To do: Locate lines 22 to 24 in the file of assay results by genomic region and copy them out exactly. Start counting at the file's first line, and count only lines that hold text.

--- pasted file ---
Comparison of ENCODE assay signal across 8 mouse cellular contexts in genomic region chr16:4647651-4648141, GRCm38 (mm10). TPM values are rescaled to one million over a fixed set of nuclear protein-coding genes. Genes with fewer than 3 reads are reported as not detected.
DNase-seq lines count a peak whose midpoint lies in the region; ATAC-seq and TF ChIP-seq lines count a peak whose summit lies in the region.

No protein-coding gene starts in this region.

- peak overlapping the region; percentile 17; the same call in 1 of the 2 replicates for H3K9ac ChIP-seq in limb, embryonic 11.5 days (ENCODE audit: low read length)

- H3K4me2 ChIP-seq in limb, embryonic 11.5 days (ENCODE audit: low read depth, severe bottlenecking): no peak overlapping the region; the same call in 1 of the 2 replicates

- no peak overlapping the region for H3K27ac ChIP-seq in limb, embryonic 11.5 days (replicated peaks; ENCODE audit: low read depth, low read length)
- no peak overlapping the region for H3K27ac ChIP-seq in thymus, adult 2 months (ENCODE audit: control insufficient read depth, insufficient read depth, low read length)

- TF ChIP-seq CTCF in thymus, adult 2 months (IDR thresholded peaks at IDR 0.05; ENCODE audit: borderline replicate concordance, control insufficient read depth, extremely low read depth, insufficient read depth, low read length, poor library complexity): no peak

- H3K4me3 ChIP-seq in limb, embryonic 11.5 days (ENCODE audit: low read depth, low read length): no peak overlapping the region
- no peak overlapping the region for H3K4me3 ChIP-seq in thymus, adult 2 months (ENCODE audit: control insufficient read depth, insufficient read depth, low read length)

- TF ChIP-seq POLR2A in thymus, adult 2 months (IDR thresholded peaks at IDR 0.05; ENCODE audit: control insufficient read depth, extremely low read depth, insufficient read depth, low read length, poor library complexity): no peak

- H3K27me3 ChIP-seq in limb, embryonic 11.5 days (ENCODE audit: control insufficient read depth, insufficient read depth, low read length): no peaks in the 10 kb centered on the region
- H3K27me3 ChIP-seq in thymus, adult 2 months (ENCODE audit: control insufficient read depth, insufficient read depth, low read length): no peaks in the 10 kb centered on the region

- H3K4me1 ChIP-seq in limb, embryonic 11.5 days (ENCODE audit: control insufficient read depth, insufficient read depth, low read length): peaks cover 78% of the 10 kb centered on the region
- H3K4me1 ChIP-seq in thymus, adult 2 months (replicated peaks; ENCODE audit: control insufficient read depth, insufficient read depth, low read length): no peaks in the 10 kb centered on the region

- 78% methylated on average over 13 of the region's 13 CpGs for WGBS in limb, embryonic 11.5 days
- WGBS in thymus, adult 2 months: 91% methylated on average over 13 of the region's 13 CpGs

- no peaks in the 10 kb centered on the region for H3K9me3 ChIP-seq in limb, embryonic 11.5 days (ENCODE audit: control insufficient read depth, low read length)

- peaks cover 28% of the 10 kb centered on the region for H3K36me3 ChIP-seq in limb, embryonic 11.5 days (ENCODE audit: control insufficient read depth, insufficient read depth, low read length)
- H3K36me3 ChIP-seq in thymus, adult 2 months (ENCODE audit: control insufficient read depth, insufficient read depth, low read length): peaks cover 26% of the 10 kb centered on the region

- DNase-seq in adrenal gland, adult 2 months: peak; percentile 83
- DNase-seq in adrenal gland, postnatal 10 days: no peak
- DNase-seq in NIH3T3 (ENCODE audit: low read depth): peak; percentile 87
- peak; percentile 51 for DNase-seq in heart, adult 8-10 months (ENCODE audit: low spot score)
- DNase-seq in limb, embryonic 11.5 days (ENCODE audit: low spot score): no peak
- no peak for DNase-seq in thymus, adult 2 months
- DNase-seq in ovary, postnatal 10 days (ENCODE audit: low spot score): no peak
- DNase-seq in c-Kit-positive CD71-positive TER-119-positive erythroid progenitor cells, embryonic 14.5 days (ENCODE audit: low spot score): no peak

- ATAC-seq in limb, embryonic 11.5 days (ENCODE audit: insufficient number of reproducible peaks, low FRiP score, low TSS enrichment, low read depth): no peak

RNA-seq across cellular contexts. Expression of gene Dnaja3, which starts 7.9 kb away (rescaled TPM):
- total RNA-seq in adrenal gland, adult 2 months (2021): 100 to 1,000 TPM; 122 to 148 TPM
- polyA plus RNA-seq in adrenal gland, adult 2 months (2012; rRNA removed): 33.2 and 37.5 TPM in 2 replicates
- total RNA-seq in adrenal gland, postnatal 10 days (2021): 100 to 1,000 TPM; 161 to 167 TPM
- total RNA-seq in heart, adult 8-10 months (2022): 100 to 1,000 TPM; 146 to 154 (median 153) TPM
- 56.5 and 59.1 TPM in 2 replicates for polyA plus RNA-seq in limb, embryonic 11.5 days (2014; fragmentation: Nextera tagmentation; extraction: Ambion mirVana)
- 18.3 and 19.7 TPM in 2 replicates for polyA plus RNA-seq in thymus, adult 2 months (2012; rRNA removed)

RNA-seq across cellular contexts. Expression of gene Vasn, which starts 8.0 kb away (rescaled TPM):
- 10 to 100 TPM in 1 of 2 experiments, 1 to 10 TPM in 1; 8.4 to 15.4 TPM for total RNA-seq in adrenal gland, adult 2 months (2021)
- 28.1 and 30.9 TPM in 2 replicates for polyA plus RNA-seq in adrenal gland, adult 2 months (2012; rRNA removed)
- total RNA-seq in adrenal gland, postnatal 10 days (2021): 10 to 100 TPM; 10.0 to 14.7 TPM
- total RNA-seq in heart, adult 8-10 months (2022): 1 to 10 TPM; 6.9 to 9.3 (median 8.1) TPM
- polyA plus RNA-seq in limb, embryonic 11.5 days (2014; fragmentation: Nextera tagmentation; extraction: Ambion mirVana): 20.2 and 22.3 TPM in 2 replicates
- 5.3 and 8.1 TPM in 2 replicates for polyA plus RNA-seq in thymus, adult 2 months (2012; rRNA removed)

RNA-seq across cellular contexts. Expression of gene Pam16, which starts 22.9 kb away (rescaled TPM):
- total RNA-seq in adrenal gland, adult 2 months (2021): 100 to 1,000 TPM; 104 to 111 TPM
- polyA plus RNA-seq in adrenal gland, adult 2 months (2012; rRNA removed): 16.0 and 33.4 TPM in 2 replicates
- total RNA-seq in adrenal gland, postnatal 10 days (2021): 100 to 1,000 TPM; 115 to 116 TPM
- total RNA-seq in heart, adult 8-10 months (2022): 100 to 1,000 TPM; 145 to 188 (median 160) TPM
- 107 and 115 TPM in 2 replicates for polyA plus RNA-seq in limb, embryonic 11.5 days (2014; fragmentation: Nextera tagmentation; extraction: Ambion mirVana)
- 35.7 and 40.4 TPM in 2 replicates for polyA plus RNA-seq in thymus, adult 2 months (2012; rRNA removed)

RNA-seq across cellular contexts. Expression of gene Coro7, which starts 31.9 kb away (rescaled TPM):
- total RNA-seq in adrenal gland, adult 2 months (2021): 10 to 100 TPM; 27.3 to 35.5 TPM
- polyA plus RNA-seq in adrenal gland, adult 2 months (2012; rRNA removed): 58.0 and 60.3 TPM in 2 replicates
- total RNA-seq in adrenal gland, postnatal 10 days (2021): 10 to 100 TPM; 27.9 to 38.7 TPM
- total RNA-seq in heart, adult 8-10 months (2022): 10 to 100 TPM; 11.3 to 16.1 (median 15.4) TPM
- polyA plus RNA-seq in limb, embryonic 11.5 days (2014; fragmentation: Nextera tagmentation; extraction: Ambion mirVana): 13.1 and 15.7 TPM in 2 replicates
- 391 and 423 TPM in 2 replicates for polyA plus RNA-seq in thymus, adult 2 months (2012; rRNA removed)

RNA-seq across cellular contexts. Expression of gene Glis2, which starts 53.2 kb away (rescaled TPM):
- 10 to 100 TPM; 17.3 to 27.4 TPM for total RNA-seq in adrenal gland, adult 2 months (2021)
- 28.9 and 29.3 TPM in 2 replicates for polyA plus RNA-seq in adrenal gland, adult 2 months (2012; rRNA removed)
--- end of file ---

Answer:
- DNase-seq in adrenal gland, postnatal 10 days: no peak
- DNase-seq in NIH3T3 (ENCODE audit: low read depth): peak; percentile 87
- peak; percentile 51 for DNase-seq in heart, adult 8-10 months (ENCODE audit: low spot score)